Every few decades the two major political parties go through some kind of upheaval that has a transforming effect on campaigns and on public policy.
It took conservatives almost 50 years to take control of the Republican Party from the "Eastern Establishment." In 1952, the conservatives ran a candidate for president, Ohio Sen. Robert Taft, but could not get him the nomination.
In 1964, they nominated Arizona Sen. Barry Goldwater but could not win the election.
In 1980, they won the nomination with former California Gov. Ronald Reagan -- after coming within an eyelash of getting it for him in 1976 -- and he was elected. Though he brought in a Republican majority in the U.S. Senate that lasted until 1986, the strength of the Democrats in the U.S. House and in statehouses and governorships across America prevented him from achieving all the policy objectives on which he campaigned.
Each advance was built on top of the previous efforts as the party structure grew and its political influence increased. In 2000, the close to 30 Republican governors decided to agree on a nominee beforehand and use the state political organizations under their control to ensure he won the nomination. The strategy worked.
In 2002, with a Republican in the White House, the GOP has a partisan but not necessarily ideological majority in the U.S. House and Senate, among the nation's governors and in state houses and senates from coast to coast.
The Democrats have been in the throes of an ideological struggle since 1964 when Lyndon Johnson won the presidency with 486 electoral votes and 61 percent of the popular vote.
The party's post-1968 reform of its nominating process changed its structure substantially. The reforms weakened, if not eliminated, the influence of local elected officials, awarding it to interest groups and blocs based on color and sex rather than political power.
The results have been disastrous. No candidate for president has won the election without first disavowing the liberalism of the national party and its nominating structure. Though Jimmy Carter and Bill Clinton governed from the left, they campaigned from the middle. When Carter moved left in 1980 to check Massachusetts Sen. Ted Kennedy in the primary, he won the nomination but lost the country.
By appealing to what his consultant Dick Morris called "the vital center," Clinton was able to use his base as leader of the moderate Democratic Leadership Council along with his tremendous political skills to win the nomination and the election -- all the while resisting ideological definition.
The Democrats lack the ability to do that again. Al Gore was able to win the party nomination in 2000 largely because he was the sitting vice president. His office gave him the political organization and contacts necessary to drive out serious opponents out of the race before they entered it.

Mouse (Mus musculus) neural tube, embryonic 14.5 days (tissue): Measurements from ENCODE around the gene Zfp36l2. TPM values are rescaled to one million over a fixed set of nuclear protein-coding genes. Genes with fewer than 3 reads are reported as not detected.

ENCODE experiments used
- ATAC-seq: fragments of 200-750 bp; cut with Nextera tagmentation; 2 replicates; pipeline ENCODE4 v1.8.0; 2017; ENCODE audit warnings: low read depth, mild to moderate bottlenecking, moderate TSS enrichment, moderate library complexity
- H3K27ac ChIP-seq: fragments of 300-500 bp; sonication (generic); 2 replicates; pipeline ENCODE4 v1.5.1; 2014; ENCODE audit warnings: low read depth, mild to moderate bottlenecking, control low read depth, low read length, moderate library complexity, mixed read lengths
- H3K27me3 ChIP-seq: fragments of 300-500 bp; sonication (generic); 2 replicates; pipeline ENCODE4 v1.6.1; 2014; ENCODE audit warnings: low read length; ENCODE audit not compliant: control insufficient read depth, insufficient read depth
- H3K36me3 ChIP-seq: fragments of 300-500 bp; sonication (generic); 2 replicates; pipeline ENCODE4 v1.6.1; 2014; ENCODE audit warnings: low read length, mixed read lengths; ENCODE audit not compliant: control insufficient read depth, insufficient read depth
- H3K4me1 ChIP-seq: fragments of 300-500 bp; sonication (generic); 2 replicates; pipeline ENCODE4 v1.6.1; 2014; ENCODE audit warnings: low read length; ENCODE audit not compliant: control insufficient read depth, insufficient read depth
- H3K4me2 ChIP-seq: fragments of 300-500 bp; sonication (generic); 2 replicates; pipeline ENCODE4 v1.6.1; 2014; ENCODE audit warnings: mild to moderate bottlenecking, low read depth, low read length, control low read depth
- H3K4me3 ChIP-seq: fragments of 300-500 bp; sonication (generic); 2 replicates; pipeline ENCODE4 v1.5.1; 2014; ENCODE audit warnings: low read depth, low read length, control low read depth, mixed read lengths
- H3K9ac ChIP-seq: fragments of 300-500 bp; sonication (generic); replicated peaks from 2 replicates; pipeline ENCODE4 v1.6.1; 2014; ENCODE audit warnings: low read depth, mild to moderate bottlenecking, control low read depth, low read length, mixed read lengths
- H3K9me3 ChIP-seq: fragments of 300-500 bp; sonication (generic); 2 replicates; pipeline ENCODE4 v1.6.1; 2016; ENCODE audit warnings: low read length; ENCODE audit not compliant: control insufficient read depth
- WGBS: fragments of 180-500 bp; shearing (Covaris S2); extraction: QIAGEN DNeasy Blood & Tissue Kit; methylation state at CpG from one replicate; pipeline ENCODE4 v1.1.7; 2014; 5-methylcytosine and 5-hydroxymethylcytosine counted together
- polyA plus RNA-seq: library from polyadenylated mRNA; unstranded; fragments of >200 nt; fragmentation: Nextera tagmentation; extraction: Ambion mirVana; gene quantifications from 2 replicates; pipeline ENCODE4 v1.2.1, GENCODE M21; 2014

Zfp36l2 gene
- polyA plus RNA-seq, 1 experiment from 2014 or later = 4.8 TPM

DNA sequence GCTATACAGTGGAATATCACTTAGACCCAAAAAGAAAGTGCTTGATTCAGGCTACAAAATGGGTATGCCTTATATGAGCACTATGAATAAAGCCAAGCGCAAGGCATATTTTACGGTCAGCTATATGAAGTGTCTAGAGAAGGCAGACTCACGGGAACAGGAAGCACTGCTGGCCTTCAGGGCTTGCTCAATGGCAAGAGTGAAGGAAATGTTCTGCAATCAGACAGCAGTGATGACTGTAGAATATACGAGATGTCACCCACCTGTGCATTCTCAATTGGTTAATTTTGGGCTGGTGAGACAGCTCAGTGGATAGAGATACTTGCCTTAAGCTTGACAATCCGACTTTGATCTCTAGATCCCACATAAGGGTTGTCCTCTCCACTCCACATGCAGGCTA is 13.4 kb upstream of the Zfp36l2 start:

Now that he is out of office, the field is much more open.
It may be that the Clintonites within the party are engaged in an effort to take back the nominating process from the special interests process by taking over or creating state political organizations.
Clinton insider Terry McAuliffe leads the Democratic National Committee. Former first lady Hillary Rodham Clinton's top aide during her successful run for U.S. Senate in New York, Howard Wolfson, ran the Democratic Congressional Campaign Committee for the last two years.
In the states, a number of former Clinton staffers and administration officials made bids for elective office.
Former Attorney General Janet Reno sought the governorship of Florida. One Clinton era DNC chairman, Ed Rendell, was elected governor of Pennsylvania while another, Steve Grossman, made a bid for the party's gubernatorial nomination in Massachusetts.
Clinton Energy Secretary Bill Richardson won the governorship in New Mexico. Former Clinton White House chief of staff, Erskine Bowles, tried for a U.S. Senate seat in North Carolina. Jim Blanchard, the former Michigan governor whom Clinton named ambassador to Canada, made an effort to return to office in 2002.
Clinton White House alumni seeking elective office in 2002 included Fred duVal in Arizona and Rahm Emmanuel in Illinois. New Hampshire's Jeanne Shaheen, Maryland's Kathleen Kennedy Townsend and Connecticut's William Curry, all "Friends of Bill," were on the ballot statewide in November.
Most of them were unsuccessful; however, had they won, it would have created an interesting state of affairs: Clinton allies in prominent positions nationally and in states important to the party's presidential nominating process.
As the Republicans demonstrated with George W. Bush in 2000, statewide officials can build political organizations that provide presidential contenders with access to money, activists, consultants and media.
These organizations also facilitate the collection of the all-important endorsements that can turn a "wannabe" into a front-runner.
A similar slate of candidates could be more successful in 2004 or 2006, especially if there is an anti-Republican backlash in either of those years. The potential to reach critical mass, to seize the reins of the nominating process before the 2008 presidential race begins in earnest still exists.
The Peter Principles is a regular column on politics, culture and the media by Peter Roff, UPI political analyst and 20-year veteran of the Washington scene.
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